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Monsanto profit balloons on Latin American sales


WASHINGTON (AP) -- Agricultural products giant Monsanto reported Tuesday that its profit nearly tripled in the first fiscal quarter as sales of its biotech corn seeds expanded in Latin America.






The company raised its earnings guidance for the year, lifting shares 4 percent in premarket trading.






The company's sales grew 21 percent to $2.9 billion in the quarter, with most of increase coming from the company's corn seed business.






The St. Louis company earned $339 million, or 63 cents per share in the three months ended November 30. That compares to earnings of $126 million, or 23 cents per share, in last year's quarter.






Monsanto's results easily trumped analyst predictions of 36 cents per share on sales of $2.6 billion in revenue, according to FactSet.






The company's first fiscal period is usually not very profitable, as farming operations slow during the fall months in the U.S. and Europe. But increased sales in Argentina, Brazil, Mexico and other Latin American countries helped drive earnings from September through November.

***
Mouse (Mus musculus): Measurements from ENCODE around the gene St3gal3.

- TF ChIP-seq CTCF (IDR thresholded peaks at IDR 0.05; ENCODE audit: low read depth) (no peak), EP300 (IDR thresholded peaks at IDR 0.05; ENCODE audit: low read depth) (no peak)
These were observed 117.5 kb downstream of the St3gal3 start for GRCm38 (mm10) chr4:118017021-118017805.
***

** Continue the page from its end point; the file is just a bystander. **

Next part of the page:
Monsanto told investors last year that it expects to benefit more from the growing season in the Southern hemisphere. Monsanto predicts that international sales will account for half of its growth in seeds for fiscal 2013, which ends in August.






Sales of the company's largest unit, seeds and genomics, grew 27 percent to $1.1 billion, on demand from farmers in Brazil and Argentina.






Monsanto's corn and soybean seeds have genetically engineered traits meant to produce more crops and repel bugs. The company says these benefit farmers enough that they come out ahead, even though the seeds cost more than conventional seeds.






For all of fiscal 2013, the company expects profit of $4.30 to $4.40 per share.






Analysts predicted profit of $4.39 per share.






Shares added $3.90, or 4.1 percent, to $99.80 in premarket trading Tuesday. The stock has gained 24 percent over the past 12 months.









Copyright 2013 The AP.



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